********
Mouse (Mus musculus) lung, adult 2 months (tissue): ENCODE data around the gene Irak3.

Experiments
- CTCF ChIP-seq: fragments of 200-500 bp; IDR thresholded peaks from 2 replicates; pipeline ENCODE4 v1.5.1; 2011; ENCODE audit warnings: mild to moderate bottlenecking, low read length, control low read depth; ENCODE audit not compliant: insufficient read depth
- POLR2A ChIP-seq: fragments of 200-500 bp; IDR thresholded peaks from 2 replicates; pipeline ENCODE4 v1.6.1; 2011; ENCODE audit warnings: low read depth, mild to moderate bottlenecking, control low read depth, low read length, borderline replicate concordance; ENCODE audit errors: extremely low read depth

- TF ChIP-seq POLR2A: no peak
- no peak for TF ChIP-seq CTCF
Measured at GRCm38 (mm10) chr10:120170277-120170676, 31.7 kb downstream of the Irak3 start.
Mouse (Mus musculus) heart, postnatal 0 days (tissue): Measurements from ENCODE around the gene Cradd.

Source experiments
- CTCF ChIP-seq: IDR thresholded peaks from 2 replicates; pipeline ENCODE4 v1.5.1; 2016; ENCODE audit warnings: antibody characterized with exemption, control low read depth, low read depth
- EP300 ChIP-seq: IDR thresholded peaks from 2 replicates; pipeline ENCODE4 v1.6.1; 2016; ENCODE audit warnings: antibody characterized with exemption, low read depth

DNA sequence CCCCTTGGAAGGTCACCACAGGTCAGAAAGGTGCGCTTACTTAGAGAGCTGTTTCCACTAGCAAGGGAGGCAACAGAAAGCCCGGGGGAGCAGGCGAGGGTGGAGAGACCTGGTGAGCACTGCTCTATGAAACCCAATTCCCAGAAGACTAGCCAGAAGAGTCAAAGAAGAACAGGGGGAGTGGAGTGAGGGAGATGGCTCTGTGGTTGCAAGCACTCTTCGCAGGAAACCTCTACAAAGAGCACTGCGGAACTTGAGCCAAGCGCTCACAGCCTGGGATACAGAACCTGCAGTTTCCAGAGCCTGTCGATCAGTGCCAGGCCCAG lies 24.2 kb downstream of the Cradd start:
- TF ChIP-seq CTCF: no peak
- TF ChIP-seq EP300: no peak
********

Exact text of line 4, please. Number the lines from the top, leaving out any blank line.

- POLR2A ChIP-seq: fragments of 200-500 bp; IDR thresholded peaks from 2 replicates; pipeline ENCODE4 v1.6.1; 2011; ENCODE audit warnings: low read depth, mild to moderate bottlenecking, control low read depth, low read length, borderline replicate concordance; ENCODE audit errors: extremely low read depth